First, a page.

Another epic moment of deconstruction of sexism by Nicki Minaj. I remain in awe, which is new for me as I wasn’t always aware of her insights, though I saw this particular video before.

I love her similar moments discussing White mainstream media and sexism/misogynoir in the industry. Your womanist lessons come in all spaces, not just books! <3

Damn, Nicki! Xoxo

(Source: upworthy.com)

These days, before we talk about misogyny, women are increasingly being asked to modify our language so we don’t hurt men’s feelings. Don’t say, “Men oppress women” – that’s sexism, as bad as any sexism women ever have to handle, possibly worse. Instead, say, “Some men oppress women.” Whatever you do, don’t generalise. That’s something men do. Not all men – just some men.

This type of semantic squabbling is a very effective way of getting women to shut up. After all, most of us grew up learning that being a good girl was all about putting other people’s feelings ahead of our own. We aren’t supposed to say what we think if there’s a chance it might upset somebody else or, worse, make them angry. So we stifle our speech with apologies, caveats and soothing sounds. We reassure our friends and loved ones that “you’re not one of those men who hate women”.

What we don’t say is: of course not all men hate women. But culture hates women, so men who grow up in a sexist culture have a tendency to do and say sexist things, often without meaning to. We aren’t judging you for who you are but that doesn’t mean we’re not asking you to change your behaviour. What you feel about women in your heart is of less immediate importance than how you treat them on a daily basis.

You can be the gentlest, sweetest man in the world yet still benefit from sexism. That’s how oppression works.

Of course all men don’t hate women. But all men must know they benefit from sexism (via brute-reason)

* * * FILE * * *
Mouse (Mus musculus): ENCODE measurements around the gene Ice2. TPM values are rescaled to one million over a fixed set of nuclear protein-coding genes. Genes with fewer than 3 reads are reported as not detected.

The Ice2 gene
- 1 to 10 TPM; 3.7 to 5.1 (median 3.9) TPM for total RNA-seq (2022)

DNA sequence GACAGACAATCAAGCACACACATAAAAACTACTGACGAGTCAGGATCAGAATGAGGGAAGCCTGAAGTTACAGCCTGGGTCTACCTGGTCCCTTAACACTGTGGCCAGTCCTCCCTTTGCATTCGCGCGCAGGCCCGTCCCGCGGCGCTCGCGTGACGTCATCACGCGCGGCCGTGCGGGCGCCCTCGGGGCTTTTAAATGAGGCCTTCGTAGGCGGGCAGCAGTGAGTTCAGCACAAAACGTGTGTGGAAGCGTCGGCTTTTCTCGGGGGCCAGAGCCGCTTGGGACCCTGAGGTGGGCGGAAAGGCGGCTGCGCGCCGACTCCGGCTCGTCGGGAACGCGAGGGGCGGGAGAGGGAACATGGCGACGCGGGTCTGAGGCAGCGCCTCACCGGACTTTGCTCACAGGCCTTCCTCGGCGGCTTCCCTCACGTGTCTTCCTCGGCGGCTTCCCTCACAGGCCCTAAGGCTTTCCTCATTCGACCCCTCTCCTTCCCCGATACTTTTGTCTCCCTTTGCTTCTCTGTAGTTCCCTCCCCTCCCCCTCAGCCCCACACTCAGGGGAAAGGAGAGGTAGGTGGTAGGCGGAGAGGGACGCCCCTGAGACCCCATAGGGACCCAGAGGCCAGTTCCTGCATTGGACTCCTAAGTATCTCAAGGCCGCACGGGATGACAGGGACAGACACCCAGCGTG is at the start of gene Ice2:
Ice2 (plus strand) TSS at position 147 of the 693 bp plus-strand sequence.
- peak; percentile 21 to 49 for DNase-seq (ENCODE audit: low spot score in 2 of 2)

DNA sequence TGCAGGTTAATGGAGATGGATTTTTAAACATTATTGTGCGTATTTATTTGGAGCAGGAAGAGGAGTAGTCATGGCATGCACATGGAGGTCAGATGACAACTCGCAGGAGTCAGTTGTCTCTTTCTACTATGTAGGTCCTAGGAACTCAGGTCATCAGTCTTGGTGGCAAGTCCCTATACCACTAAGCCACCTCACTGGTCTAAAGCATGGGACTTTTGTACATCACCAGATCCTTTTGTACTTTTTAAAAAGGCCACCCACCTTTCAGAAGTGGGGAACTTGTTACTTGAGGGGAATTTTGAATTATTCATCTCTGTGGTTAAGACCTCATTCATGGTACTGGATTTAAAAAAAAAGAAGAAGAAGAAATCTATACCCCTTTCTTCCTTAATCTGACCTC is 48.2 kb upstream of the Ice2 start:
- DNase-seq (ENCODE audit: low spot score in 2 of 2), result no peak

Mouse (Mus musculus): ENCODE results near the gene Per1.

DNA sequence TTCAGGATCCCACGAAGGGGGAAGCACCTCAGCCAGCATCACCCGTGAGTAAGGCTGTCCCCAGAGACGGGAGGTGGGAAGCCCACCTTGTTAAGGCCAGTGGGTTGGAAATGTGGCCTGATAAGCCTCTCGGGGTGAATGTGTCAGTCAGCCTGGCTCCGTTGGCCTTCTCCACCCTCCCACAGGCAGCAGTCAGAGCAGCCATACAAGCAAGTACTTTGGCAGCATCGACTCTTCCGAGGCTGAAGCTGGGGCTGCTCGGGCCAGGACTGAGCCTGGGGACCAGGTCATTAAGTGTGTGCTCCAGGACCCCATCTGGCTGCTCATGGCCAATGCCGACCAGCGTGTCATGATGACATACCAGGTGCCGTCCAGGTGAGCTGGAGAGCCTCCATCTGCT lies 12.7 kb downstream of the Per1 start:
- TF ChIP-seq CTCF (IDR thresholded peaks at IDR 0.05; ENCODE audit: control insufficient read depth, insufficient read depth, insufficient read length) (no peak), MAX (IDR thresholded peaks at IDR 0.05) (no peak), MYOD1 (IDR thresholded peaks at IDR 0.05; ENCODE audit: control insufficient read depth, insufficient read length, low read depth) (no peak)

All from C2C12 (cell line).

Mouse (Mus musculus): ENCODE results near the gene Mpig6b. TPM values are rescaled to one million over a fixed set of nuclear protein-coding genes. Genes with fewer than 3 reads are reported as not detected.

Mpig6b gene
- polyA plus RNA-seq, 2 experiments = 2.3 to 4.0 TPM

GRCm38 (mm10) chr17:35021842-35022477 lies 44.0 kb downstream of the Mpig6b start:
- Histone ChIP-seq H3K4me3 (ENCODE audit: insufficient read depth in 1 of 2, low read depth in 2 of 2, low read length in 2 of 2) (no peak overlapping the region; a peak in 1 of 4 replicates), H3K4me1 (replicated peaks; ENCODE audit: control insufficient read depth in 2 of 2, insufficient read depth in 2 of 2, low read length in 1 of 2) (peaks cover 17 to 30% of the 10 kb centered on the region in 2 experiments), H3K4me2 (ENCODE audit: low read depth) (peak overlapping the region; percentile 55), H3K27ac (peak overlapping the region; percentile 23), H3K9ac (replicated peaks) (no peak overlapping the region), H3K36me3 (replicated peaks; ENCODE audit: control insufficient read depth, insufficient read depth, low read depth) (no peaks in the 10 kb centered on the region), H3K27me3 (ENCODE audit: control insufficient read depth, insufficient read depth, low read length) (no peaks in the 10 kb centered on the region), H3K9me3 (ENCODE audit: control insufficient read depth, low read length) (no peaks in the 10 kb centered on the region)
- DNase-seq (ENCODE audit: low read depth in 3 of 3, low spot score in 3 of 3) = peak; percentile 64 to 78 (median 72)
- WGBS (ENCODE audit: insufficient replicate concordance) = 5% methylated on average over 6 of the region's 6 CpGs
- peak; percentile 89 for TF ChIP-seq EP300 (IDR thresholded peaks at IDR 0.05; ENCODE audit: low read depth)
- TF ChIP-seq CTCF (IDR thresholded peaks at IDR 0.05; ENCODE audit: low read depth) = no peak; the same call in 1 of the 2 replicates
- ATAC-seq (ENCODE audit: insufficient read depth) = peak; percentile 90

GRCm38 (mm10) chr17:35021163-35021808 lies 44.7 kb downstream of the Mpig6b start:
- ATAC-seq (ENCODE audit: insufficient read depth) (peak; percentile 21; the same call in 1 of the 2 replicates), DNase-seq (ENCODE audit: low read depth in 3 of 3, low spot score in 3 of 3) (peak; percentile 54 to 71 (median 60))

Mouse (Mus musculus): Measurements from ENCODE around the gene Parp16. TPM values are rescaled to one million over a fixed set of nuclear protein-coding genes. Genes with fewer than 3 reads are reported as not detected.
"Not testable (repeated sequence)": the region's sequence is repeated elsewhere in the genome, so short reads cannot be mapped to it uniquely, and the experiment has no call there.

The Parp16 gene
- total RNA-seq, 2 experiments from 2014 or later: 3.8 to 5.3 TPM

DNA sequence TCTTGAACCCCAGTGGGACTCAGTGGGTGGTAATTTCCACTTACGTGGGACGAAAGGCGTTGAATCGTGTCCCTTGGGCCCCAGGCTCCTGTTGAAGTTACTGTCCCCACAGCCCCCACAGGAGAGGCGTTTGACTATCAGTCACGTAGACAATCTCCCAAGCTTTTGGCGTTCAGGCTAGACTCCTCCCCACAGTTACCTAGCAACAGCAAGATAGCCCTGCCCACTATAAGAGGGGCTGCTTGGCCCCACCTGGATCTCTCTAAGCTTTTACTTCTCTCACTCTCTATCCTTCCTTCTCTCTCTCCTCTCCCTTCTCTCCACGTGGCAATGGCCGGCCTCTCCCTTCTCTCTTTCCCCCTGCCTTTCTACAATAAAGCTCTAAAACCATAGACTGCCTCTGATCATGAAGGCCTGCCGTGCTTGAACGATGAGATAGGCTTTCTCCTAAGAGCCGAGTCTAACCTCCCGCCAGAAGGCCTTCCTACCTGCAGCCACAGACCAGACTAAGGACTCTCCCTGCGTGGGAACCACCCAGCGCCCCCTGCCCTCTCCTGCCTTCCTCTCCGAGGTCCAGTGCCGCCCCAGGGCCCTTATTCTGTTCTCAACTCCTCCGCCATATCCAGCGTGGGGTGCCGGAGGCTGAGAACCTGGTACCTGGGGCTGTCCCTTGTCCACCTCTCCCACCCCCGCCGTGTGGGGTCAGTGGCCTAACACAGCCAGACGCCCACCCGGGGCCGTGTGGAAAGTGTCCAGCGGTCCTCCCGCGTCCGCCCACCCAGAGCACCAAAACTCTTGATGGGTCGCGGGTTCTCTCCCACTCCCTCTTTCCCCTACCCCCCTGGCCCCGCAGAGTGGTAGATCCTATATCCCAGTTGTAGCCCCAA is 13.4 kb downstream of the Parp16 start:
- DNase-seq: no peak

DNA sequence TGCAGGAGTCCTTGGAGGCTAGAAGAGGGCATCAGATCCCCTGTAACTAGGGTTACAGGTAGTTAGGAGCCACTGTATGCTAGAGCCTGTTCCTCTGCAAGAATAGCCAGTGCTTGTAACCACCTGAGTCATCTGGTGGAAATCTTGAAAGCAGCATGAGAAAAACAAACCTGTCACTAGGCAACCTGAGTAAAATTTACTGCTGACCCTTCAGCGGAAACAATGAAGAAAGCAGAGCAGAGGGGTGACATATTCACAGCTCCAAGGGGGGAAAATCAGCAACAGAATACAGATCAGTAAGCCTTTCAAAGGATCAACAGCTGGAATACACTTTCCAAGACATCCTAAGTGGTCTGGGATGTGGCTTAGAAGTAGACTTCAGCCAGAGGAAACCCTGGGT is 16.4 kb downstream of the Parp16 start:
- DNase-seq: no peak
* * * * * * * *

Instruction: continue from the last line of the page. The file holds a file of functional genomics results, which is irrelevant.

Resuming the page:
Black women cannot even mention the word sexism because then we are accused of hating Black men and are called emasculating bitches who want to destroy the Black community.

We are not allowed to discuss misogyny Black women face on a large scale platform. Sexism is a non issue because RACISM is the true issue, and any sort of feminist thought is the white devil’s infiltration.

(via sourcedumal)

(Source: brutereason)

There Will Come A Time…

…when I will be taken far, far away to a secret, secluded place to HEAL. Tears will fall silently down my face as I realize a new Truth has been bestowed upon me.

Two tall, beautiful Guardian Angels draped in long, flowing robes of white, sky blue and gold will take me by the hands and guide me to a BEAUTIFUL oasis and gently they will swiftly and silently strip me of my old, torn, dirty, worn-out clothes and shoes.

The two Guardian Angels will then step back and tell me to close my eyes and walk slowly into the water. With eyes closed, all of my other senses will heighten, therefore enabling me to see CLEARER than I’ve EVER seen, they tell me.

I will close my eyes, I will do what they say. My body, my senses…Will prove the Angels RIGHT. I will let the cooling sensation of the rippling turquoise water flow all throughout my body as it rises higher on me with each step. The water will reach my waist, and I will hear a woman’s soft voice whisper in my left ear to turn around and face the direction from which I just came (eyes still closed).

I will do so.

Then, I will find myself naturally lying back and gently pushing off the sandy floor with my right foot and drifting away…out into the water…I’ll drift on water…on spirits…my ancestors…and Soul.

And this is where I will remain for quite some time.

~Kiema Norris-Dozier, {Visions}